[ Q ] So you have packed on more size and gotten more refined using this less is more approach?
Absolutely. I think bodybuilders really waste a lot of time in the gym. I have been to gyms and I see people just talking and talking. When I have done half of my body they are still working on one body part. I believe they waste a lot of time because they don't train properly. If you train the muscle properly it does not take much time, if you work it hard and short and then let it rest.
[ Q ] There is also the school of thought that if you shorten the rest periods between sets you can cram more intensity into each workout and shorten the time it takes to complete each session, therefore giving you more bang for your buck.
I believe why should you do six sets of barbell curls when you can achieve the same thing by doing two sets if you do those sets to their max. I also believe that the muscle only knows hard work and that is what it responds to. So if you do mediocre sets you will have to do a lot of sets, but if you do hard sets and you make the muscle work not only will you grow but you will get stronger too.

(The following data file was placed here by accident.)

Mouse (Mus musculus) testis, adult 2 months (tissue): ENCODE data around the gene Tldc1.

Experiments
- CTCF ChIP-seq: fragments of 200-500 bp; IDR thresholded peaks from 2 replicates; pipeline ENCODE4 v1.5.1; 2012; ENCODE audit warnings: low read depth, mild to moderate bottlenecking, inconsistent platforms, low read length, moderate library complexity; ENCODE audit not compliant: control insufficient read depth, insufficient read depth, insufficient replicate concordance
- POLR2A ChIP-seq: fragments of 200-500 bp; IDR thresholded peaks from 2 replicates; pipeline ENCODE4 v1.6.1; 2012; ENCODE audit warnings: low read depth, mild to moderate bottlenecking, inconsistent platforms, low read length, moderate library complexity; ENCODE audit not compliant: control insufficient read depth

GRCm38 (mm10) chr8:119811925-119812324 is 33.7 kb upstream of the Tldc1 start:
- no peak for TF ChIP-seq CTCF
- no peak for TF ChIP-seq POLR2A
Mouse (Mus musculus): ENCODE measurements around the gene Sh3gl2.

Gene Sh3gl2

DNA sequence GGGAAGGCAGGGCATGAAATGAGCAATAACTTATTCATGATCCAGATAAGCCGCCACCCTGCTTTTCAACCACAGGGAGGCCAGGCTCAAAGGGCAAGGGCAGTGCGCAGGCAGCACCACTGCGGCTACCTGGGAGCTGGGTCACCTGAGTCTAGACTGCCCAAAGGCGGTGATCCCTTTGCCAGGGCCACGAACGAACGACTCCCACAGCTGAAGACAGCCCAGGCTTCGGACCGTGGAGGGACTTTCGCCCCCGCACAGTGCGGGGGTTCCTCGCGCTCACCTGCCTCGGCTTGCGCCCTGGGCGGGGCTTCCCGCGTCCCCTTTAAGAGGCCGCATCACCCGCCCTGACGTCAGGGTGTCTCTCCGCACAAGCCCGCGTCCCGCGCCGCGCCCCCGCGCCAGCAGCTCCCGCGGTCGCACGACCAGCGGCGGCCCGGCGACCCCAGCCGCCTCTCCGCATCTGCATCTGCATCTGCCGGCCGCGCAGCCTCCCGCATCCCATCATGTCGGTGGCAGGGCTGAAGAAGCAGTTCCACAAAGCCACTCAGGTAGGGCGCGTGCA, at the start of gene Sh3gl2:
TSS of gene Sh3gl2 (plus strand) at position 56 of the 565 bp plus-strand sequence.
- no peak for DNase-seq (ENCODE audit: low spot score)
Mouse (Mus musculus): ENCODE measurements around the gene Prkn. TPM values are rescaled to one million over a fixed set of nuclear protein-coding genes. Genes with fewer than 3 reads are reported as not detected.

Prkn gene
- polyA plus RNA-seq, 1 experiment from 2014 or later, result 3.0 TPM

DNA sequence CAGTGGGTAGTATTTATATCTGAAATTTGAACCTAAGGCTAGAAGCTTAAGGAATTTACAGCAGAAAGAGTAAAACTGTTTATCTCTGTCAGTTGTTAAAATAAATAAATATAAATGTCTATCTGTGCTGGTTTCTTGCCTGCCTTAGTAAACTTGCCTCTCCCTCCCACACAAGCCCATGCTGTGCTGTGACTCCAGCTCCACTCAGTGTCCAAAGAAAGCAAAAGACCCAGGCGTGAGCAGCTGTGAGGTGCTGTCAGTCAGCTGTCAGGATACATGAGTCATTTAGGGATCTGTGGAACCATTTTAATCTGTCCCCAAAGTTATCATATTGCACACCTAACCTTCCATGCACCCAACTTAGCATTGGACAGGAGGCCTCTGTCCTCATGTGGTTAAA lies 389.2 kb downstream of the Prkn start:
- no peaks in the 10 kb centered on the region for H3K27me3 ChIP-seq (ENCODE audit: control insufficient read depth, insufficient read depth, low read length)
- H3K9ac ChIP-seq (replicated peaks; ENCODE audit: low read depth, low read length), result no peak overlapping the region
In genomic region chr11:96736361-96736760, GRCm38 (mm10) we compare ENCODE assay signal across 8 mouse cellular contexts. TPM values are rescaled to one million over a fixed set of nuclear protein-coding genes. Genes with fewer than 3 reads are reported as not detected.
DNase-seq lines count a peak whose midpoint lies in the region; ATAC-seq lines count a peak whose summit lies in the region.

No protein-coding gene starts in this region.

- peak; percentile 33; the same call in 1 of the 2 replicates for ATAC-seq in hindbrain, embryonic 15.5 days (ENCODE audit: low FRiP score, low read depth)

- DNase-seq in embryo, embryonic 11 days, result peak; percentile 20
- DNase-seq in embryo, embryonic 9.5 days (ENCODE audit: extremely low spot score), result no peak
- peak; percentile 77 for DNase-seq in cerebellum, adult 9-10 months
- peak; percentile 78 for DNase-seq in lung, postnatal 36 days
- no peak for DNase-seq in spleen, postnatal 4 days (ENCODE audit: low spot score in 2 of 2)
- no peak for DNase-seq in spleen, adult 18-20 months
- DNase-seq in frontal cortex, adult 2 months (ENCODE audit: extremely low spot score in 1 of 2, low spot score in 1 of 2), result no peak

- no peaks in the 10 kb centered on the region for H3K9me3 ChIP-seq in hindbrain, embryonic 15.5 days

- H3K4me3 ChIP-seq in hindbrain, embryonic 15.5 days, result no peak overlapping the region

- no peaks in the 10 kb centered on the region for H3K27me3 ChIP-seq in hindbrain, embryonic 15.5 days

I don't think the muscle can tell the difference between 100 pounds and 50 pounds. You could do 20 repetitions with 50 pounds or ten repetitions with 100 pounds to failure, but only the one you take to failure will work for you.
[ Q ] You are saying that it doesn't matter if you use a light or a heavy weight?
The weight comes into play depending on your natural strength. Let's just say for instance you and I are working out and you just happen to be a strong guy, well of course I might be able to only do 100 pounds and you might handle 200 pounds but we will still get the same results.
What people don't understand is that you cannot duplicate other people's strength. So my muscle will grow using 100 pounds just as well as your muscle will grow using 200 pounds. Verses if you tried to use just my 100 pounds then you would have to do more repetitions than you would when you are using 200 pounds.